While it is accepted that Auscript has seen a drastic drop in demand for their services, Auscript has submitted that employees have been working on backlogged jobs. Based on the submissions and materials submitted it can be reasonably inferred that employees are unaware that Auscript has made its decision, and its offer to consider alternatives was in fact an empty offer.
 Auscript mentioned it had been working on a platform to allow employees to work remotely, but no reason was given why all employees in Melbourne had to be made redundant.
 The ASU and their members acknowledge and expect that major decisions need to be made. However, both the ASU and their members have shown commitment to work with Auscript to secure its future business in Melbourne and elsewhere by taking advantage of options such as stand-down, utilisation of leave hours, leave without pay, career breaks, access to support programs and any other options. The position of Auscript is to make employees redundant and relieve itself entirely of any further employee accrual of entitlements.
 Having considered jurisdiction and the question to be tried, I now turn to the balance of convenience. I consider there is some urgency in this matter as a large number of employees unbeknown to themselves, have been selected by their employer to be made redundant. Auscript has experienced substantial loss in demand for work. It is a large employer with employees with sizable lengths in employment. The submission from Auscript suggests further redundancies are likely through additional site closures 14 in addition to those revealed on 3 April 2020. The submission also refers to stage two to restructure costs, although it is not evident what this stage entails.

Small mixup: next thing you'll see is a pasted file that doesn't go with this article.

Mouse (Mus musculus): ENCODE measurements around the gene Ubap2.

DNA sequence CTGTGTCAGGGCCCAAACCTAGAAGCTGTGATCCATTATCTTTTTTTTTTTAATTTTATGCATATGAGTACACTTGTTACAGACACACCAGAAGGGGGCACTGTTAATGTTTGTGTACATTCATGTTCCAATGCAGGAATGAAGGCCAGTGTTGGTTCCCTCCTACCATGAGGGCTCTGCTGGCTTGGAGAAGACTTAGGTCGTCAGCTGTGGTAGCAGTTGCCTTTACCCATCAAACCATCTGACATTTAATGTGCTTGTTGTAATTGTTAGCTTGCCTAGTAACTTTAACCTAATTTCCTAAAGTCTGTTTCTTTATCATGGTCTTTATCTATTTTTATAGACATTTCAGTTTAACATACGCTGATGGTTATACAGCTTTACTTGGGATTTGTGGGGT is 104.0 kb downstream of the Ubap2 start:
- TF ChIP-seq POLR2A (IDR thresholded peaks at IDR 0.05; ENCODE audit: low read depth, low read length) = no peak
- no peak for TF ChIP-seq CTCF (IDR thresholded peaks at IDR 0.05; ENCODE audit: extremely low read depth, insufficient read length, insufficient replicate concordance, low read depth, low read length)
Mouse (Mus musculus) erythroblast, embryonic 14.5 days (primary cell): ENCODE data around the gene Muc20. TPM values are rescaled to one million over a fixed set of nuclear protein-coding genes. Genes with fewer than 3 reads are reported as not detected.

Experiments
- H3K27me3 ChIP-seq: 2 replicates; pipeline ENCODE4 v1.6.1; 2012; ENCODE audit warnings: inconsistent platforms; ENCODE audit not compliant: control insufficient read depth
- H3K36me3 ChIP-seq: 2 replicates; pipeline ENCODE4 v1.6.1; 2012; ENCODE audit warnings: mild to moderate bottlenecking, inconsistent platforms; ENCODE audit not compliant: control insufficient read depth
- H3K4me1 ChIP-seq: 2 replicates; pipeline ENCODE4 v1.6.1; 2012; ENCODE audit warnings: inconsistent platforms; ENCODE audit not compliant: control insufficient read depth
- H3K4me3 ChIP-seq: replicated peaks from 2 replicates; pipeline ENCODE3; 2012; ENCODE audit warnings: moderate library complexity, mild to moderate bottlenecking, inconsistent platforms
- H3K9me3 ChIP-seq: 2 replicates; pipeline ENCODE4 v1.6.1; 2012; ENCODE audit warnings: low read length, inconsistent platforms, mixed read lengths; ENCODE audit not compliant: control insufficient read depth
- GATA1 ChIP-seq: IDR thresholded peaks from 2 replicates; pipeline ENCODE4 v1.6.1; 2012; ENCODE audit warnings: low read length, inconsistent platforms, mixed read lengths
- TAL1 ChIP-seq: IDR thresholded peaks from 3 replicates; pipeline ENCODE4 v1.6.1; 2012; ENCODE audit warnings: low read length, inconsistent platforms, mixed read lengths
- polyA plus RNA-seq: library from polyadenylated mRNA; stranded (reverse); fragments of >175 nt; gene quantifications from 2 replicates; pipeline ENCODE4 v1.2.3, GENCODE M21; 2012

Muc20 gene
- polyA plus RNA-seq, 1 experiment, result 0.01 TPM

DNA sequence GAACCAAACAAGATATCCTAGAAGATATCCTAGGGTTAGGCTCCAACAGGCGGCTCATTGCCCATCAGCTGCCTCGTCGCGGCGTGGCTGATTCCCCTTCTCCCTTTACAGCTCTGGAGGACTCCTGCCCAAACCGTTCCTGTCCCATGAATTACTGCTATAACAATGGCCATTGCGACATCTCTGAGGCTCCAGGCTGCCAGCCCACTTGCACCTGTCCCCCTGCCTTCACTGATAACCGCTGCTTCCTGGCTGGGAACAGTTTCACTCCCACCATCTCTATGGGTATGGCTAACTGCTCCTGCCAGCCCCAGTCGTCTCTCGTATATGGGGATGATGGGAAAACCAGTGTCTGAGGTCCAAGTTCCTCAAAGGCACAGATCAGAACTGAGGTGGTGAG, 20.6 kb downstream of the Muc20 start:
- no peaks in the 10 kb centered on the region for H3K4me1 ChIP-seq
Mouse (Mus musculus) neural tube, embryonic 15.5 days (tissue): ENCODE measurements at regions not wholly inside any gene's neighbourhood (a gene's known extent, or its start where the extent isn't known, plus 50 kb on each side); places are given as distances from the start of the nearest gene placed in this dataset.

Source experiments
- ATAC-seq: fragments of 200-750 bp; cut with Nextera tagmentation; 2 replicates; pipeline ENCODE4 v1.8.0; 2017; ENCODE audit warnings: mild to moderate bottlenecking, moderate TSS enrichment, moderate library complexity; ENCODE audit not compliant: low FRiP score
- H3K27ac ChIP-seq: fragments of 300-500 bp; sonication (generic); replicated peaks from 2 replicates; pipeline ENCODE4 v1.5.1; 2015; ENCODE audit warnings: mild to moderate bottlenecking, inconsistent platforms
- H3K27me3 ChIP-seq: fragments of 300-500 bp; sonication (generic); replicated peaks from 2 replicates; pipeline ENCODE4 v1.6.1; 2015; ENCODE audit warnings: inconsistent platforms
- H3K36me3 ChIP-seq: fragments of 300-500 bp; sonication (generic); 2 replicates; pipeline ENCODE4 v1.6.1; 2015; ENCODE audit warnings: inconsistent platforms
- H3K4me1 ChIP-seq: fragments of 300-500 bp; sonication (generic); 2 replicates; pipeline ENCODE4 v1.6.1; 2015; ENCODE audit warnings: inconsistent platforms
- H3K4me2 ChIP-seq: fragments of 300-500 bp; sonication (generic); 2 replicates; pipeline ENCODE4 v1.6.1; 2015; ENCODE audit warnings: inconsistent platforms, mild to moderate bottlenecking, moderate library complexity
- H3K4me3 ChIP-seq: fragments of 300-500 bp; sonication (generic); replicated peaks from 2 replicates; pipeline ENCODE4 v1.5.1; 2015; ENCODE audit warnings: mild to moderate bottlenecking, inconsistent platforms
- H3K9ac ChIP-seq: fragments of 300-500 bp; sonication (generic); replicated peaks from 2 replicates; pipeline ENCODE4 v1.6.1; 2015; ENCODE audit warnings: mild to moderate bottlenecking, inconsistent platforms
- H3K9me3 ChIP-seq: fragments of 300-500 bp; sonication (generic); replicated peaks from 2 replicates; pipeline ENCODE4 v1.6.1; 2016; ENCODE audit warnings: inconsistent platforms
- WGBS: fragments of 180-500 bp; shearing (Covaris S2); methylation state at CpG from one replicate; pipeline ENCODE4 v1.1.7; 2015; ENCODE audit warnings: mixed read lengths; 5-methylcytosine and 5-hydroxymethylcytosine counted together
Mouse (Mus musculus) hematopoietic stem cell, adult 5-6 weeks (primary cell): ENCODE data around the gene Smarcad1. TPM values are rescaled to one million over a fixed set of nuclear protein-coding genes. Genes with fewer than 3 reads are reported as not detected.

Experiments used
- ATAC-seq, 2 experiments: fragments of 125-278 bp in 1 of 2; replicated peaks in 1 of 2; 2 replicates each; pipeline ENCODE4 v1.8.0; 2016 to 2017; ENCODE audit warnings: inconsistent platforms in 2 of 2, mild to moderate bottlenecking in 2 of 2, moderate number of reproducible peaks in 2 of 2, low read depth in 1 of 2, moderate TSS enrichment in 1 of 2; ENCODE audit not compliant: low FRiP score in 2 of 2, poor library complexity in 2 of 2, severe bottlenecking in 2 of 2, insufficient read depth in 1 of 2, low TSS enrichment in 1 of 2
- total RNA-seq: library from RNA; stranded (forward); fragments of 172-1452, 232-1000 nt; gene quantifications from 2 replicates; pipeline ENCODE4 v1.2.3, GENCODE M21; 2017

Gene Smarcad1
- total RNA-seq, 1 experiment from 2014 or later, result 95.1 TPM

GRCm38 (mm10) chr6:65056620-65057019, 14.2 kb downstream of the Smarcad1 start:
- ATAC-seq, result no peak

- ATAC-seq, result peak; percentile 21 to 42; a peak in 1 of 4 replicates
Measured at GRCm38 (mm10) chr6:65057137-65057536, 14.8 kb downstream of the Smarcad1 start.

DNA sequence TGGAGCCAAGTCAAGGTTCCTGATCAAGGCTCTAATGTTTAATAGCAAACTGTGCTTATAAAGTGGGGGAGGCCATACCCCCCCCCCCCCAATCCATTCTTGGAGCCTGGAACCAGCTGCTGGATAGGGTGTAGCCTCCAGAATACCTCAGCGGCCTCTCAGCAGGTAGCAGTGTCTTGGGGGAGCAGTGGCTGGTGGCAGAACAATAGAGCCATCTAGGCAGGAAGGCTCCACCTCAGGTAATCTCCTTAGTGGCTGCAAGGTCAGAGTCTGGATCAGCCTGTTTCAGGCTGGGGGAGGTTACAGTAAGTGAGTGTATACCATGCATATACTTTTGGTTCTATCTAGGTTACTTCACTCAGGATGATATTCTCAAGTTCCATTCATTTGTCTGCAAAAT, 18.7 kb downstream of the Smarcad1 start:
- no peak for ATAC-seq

While Auscript has determined that its future is unviable, there nevertheless remains an obligation to treat staff with dignity in this time of crisis. In this respect I am of the view that the focus should be on putting in place processes to remedy the impact on employees, while limiting the impact on Auscript as much as reasonably practicable.
 I have determined that Auscript has not consulted its employees or the ASU as required by its Agreement. Therefore, the balance of convenience favours the issuing of an order, and that order will be published separately.
Final written submissions:
ASU’s Outline of Submissions filed 4 April 2020.
Auscript’s Outline of Submissions filed 5 April 2020.
Printed by authority of the Commonwealth Government Printer
2 Statement of 1 April 2020.
3 AE879380 at clauses 22.214.171.124 – 126.96.36.199.
4 Auscript letter to employees dated 30 March 2020.
5 Auscript letter to employees dated 1 April 2020.
6 ASU Outline of Submissions of 4 April 2020 at -.
7 Auscript’s Outline of Submissions of 5 April 2020 at .
8 AE879380 at clause 3.3.1.
9 CFMEU v BHP Coat Pty Ltd (2016) FCA 1009.
10 Ibid at .
11 Belinda Lee v Mission Australia  FWC 3557  and .
12 [2-13] FWCFB 10165.
13 Ibid at -.
14 Auscript’s Outline of Submissions at .